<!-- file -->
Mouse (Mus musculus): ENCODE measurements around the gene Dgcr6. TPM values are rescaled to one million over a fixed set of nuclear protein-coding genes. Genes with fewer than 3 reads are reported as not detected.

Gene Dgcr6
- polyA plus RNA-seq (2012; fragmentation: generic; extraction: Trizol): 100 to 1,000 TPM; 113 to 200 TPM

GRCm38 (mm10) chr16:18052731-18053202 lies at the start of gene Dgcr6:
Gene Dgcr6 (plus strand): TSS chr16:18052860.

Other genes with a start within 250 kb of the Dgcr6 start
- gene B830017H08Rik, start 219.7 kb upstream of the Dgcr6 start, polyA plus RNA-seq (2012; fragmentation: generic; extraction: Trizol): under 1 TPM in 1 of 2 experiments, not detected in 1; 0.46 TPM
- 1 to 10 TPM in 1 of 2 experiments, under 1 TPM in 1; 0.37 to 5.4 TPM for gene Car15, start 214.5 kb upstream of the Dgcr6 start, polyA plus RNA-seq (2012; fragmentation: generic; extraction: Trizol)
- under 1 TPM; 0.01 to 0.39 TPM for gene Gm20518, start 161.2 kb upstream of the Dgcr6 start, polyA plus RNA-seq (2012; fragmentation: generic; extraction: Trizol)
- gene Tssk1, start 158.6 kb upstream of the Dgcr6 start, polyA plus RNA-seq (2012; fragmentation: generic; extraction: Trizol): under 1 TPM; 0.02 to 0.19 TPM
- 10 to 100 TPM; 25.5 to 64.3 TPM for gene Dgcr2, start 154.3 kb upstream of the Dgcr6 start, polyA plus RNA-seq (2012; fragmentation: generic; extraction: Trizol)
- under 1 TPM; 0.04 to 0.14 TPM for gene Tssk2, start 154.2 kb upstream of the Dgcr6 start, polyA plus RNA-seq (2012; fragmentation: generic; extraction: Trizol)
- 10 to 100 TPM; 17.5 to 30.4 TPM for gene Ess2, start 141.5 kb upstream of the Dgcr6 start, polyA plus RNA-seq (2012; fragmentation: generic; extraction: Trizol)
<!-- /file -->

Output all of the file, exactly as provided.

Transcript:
Mouse (Mus musculus): ENCODE measurements around the gene Dgcr6. TPM values are rescaled to one million over a fixed set of nuclear protein-coding genes. Genes with fewer than 3 reads are reported as not detected.

Gene Dgcr6
- polyA plus RNA-seq (2012; fragmentation: generic; extraction: Trizol): 100 to 1,000 TPM; 113 to 200 TPM

GRCm38 (mm10) chr16:18052731-18053202 lies at the start of gene Dgcr6:
Gene Dgcr6 (plus strand): TSS chr16:18052860.

Other genes with a start within 250 kb of the Dgcr6 start
- gene B830017H08Rik, start 219.7 kb upstream of the Dgcr6 start, polyA plus RNA-seq (2012; fragmentation: generic; extraction: Trizol): under 1 TPM in 1 of 2 experiments, not detected in 1; 0.46 TPM
- 1 to 10 TPM in 1 of 2 experiments, under 1 TPM in 1; 0.37 to 5.4 TPM for gene Car15, start 214.5 kb upstream of the Dgcr6 start, polyA plus RNA-seq (2012; fragmentation: generic; extraction: Trizol)
- under 1 TPM; 0.01 to 0.39 TPM for gene Gm20518, start 161.2 kb upstream of the Dgcr6 start, polyA plus RNA-seq (2012; fragmentation: generic; extraction: Trizol)
- gene Tssk1, start 158.6 kb upstream of the Dgcr6 start, polyA plus RNA-seq (2012; fragmentation: generic; extraction: Trizol): under 1 TPM; 0.02 to 0.19 TPM
- 10 to 100 TPM; 25.5 to 64.3 TPM for gene Dgcr2, start 154.3 kb upstream of the Dgcr6 start, polyA plus RNA-seq (2012; fragmentation: generic; extraction: Trizol)
- under 1 TPM; 0.04 to 0.14 TPM for gene Tssk2, start 154.2 kb upstream of the Dgcr6 start, polyA plus RNA-seq (2012; fragmentation: generic; extraction: Trizol)
- 10 to 100 TPM; 17.5 to 30.4 TPM for gene Ess2, start 141.5 kb upstream of the Dgcr6 start, polyA plus RNA-seq (2012; fragmentation: generic; extraction: Trizol)